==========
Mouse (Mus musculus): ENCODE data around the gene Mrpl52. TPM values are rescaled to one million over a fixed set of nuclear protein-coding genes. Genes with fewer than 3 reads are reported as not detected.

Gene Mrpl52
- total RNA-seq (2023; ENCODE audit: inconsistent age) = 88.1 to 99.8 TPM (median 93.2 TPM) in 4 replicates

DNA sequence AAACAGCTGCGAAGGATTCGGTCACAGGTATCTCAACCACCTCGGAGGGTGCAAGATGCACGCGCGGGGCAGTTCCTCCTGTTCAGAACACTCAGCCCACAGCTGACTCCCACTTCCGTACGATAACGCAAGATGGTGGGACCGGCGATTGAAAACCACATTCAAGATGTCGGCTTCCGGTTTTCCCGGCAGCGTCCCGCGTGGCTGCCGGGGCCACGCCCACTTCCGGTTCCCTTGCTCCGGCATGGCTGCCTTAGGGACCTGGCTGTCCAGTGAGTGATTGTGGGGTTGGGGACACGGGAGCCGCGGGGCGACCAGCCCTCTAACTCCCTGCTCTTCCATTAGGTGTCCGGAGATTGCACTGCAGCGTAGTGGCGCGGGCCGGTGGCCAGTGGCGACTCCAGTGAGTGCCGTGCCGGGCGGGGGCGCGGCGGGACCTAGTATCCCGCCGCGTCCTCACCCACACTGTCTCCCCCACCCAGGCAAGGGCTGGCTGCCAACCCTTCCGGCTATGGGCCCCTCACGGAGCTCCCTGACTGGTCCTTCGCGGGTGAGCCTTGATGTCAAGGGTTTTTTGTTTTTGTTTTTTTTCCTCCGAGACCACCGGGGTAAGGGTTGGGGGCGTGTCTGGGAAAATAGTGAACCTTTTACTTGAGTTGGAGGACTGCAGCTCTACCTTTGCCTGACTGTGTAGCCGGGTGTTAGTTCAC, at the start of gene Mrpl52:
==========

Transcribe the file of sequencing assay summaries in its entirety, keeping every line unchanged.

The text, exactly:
Mouse (Mus musculus): ENCODE data around the gene Mrpl52. TPM values are rescaled to one million over a fixed set of nuclear protein-coding genes. Genes with fewer than 3 reads are reported as not detected.

Gene Mrpl52
- total RNA-seq (2023; ENCODE audit: inconsistent age) = 88.1 to 99.8 TPM (median 93.2 TPM) in 4 replicates

DNA sequence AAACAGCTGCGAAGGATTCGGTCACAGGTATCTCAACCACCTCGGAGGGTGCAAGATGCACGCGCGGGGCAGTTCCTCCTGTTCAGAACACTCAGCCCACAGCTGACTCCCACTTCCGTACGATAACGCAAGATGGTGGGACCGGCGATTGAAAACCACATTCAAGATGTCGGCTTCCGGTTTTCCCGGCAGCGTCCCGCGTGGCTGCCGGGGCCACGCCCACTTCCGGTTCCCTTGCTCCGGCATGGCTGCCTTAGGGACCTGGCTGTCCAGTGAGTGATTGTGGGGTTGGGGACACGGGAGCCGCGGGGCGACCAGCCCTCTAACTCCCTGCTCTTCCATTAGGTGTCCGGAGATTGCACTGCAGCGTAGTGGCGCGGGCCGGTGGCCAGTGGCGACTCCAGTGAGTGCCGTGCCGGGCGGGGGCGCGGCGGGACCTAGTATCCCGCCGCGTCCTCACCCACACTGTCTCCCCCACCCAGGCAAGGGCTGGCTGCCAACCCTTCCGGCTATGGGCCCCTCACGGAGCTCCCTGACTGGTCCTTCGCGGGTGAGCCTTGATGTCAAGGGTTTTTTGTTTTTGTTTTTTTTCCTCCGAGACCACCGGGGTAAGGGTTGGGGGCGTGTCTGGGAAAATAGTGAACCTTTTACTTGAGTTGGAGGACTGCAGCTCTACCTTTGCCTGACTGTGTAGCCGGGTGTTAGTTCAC, at the start of gene Mrpl52: